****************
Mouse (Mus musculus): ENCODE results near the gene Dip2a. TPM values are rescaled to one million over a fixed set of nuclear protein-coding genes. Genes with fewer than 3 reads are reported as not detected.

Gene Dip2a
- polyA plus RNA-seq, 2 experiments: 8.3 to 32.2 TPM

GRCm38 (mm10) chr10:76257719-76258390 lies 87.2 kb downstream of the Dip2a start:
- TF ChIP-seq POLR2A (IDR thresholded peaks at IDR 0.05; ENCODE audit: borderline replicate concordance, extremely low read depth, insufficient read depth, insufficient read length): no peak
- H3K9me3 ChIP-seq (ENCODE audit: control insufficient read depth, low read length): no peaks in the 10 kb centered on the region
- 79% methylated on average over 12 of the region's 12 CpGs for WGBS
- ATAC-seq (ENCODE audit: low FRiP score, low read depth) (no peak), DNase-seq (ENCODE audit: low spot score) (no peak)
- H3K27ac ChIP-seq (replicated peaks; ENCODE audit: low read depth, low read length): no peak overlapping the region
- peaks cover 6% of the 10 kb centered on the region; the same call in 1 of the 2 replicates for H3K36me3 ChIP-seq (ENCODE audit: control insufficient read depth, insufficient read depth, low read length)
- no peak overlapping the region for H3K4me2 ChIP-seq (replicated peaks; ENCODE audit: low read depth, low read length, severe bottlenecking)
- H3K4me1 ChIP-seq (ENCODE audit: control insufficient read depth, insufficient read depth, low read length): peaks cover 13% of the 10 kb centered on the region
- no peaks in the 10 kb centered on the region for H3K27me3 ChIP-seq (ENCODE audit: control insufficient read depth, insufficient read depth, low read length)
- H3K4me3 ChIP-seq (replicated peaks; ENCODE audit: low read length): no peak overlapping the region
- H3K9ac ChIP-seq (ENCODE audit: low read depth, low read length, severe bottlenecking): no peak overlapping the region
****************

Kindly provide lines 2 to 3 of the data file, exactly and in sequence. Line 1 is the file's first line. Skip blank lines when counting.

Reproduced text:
Gene Dip2a
- polyA plus RNA-seq, 2 experiments: 8.3 to 32.2 TPM